New Book Celebrates the History of the Library of Congress

“A new book from Library of Congress Historian John Y. Cole, “America’s Greatest Library: An Illustrated History of the Library of Congress,” tells the story of the nation’s oldest federal cultural institution and how it came to be the world’s largest library. Librarian of Congress Carla D. Hayden calls the Library “a place where you… Continue Reading

NYT – Inside One of America’s Last Pencil Factories

You can whisper the answer if need be (do you still write with pencils?), but I certainly hope you will enjoy this article, which is both an essay accompanied by stunningly beautiful photographs, and a lesson in the art, craft and history of pencil making, by the General Pencil Company of New Jersey. I have… Continue Reading

Governance and Recordkeeping Around the World

Governance and Recordkeeping Around the World, an online newsletter published regularly by Library and Archives Canada (LAC), highlights issues pertaining to government and recordkeeping practices in the public and private sectors. January 2018, vol. 5, no. 10. ISSN: 1916-5714 [h/t Library Boy] “Governance and Recordkeeping Around the World, an online newsletter published regularly by Libraryand… Continue Reading

Rebecca B. Rankin: Early Advocate for Public Access to Government Information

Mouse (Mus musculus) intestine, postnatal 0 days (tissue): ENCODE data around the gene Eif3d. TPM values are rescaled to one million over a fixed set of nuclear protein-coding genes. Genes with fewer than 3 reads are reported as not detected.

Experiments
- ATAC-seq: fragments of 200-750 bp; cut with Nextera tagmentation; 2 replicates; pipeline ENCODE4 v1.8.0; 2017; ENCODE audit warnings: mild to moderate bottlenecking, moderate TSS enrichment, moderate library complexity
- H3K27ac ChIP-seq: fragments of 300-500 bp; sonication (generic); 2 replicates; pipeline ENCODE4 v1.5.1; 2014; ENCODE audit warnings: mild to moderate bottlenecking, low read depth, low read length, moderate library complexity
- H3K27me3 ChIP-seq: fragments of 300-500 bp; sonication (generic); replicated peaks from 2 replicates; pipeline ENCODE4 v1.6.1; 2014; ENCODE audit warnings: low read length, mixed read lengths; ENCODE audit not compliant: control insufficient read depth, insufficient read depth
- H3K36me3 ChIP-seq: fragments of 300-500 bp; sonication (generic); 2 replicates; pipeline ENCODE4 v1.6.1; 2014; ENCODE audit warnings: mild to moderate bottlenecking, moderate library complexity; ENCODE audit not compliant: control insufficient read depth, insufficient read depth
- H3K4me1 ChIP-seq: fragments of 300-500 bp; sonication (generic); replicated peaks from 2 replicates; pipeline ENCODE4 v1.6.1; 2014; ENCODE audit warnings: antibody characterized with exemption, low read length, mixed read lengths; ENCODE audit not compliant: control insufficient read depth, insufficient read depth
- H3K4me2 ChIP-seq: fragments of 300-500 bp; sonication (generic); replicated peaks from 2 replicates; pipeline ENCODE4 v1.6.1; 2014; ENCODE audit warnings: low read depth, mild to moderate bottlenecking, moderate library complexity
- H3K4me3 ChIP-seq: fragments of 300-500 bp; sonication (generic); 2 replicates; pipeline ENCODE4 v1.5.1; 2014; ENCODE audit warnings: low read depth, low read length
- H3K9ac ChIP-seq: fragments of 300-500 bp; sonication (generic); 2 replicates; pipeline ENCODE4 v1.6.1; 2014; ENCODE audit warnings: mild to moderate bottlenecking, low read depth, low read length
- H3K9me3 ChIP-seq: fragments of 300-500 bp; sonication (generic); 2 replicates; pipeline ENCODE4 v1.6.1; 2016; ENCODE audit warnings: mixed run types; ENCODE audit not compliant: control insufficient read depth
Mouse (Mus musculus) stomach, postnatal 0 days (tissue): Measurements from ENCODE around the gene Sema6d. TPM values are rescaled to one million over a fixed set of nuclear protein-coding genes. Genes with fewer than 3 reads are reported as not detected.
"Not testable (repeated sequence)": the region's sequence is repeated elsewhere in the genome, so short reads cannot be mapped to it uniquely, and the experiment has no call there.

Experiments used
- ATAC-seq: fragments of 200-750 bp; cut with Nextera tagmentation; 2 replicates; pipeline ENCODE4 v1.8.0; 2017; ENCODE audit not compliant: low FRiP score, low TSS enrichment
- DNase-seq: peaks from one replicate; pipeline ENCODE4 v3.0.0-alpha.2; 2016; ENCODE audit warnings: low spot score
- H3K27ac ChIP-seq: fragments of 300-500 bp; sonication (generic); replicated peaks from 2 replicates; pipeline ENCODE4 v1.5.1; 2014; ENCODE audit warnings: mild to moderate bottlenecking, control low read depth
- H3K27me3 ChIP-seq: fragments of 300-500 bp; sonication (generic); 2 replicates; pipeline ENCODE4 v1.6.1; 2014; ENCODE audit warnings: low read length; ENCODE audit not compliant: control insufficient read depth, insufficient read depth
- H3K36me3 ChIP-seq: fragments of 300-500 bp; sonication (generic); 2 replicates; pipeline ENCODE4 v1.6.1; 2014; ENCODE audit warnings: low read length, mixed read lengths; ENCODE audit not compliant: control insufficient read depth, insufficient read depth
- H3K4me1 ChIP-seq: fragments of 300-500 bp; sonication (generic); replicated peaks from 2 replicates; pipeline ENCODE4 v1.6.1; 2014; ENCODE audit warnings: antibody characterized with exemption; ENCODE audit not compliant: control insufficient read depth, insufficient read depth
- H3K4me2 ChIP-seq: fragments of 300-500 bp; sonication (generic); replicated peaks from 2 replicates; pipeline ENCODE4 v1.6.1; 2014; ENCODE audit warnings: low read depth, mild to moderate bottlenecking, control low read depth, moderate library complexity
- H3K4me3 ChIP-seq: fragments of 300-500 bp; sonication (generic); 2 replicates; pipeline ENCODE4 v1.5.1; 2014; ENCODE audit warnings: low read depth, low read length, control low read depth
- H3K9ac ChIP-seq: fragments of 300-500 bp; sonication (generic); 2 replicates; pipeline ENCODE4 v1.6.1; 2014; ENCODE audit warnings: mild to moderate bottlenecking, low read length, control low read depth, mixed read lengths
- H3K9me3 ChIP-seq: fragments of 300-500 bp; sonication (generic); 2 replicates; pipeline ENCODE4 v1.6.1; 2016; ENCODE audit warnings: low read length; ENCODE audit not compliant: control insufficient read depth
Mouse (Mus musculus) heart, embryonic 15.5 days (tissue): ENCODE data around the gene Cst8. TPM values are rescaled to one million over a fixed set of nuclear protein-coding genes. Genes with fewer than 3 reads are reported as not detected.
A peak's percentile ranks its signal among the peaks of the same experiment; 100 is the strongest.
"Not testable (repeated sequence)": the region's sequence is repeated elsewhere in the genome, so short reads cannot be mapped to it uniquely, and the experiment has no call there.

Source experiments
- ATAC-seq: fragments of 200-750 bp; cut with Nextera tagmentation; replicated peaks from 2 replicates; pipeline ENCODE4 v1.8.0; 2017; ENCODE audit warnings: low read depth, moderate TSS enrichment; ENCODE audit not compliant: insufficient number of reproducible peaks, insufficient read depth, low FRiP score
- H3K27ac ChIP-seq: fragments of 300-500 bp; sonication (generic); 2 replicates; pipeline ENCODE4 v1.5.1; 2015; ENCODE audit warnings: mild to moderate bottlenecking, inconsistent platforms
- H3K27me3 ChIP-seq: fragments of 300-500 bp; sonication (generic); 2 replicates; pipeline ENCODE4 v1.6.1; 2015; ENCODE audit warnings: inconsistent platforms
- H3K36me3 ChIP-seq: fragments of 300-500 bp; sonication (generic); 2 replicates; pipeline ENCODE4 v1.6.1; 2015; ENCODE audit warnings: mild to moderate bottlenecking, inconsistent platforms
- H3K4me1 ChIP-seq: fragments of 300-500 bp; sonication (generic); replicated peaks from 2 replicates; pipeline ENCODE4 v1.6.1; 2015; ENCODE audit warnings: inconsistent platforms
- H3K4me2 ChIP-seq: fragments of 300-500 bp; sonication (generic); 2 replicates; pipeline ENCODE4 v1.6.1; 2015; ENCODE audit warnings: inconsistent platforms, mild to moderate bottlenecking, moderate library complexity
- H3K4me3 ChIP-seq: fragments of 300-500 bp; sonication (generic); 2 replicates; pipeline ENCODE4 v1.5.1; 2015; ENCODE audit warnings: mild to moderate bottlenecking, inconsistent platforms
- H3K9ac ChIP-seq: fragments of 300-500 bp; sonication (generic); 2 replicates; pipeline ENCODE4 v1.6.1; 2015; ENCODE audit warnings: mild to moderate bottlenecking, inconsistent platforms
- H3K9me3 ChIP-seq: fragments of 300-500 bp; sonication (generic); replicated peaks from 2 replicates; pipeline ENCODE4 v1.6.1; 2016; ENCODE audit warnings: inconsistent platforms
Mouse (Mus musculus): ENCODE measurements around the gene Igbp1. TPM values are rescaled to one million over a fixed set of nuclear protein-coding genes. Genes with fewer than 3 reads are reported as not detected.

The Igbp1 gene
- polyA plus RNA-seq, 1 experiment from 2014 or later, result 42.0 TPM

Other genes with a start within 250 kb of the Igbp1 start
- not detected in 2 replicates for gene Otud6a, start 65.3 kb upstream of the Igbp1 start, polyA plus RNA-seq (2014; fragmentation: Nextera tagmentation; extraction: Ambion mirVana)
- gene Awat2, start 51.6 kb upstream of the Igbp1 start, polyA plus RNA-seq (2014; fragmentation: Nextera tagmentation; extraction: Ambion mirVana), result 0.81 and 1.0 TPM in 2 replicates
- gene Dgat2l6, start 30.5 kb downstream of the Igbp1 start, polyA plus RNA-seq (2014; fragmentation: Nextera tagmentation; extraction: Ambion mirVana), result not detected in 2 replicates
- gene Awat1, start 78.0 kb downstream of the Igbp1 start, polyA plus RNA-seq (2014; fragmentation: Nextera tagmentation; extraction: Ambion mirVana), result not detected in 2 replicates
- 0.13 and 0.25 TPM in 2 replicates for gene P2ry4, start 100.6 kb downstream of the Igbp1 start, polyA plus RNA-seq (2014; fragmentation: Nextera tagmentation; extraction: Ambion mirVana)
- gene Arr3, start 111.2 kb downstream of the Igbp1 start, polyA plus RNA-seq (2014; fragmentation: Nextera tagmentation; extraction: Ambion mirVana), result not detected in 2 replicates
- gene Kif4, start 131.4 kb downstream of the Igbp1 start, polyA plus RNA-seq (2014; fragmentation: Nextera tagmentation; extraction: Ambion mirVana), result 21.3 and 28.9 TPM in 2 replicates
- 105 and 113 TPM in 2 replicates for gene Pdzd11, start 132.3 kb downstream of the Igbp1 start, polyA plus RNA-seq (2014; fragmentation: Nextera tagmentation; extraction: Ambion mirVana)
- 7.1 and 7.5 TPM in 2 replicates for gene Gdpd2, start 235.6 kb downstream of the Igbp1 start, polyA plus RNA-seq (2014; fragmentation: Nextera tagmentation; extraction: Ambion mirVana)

NYPR Archives & Preservation: “Rebecca B. Rankin was the Director of the Municipal Reference Library for the City of New York. Her work included the promotion of resources and services of the library to its clients. When budget cuts forced her to curtail the traditional publications used for publicity and outreach, Rankin took the pioneering… Continue Reading

LIS News – Ten Stories That Shaped 2017

LIS NEWS – Can you believe it’s almost 2018? That means it’s time to look back at some of the notable library-related stories from the past year. 10. Librarians Fight Fake News The problems with fake news caused many of us to revamp our web evaluation handouts into guides for spotting bogus information sources. 9.… Continue Reading

OCLC The Realities of Research Data Management

“The Realities of Research Data Management is a four-part series that explores how research universities are addressing the challenge of managing research data throughout the research lifecycle. In this series, we examine the context, influences, and choices higher education institutions face in building or acquiring RDM capacity—in other words, the infrastructure, services, and other resources… Continue Reading

What Can Be Done to Protect Endangered Government Data?

“The federal government has made significant strides towards making vast amounts of government data freely available to the public, and businesses, researchers, civil society groups, journalists, and many others have put open data to good use. However, recent events suggest that some open government data may be at risk. For example, in February 2017, the… Continue Reading

New on LLRX – The State of Law Library eBooks 2017-18 Part Three: What Law Libraries are Doing

Via LLRX – The State of Law Library eBooks 2017-18 Part Three: What Law Libraries are Doing – In the third installment of her series, Ellyssa Kroski discusses the hybrid model at NYLI and how her team is utilizing aggregators and individual publisher platforms as well as subscription models and patron-driven acquisitions to create the… Continue Reading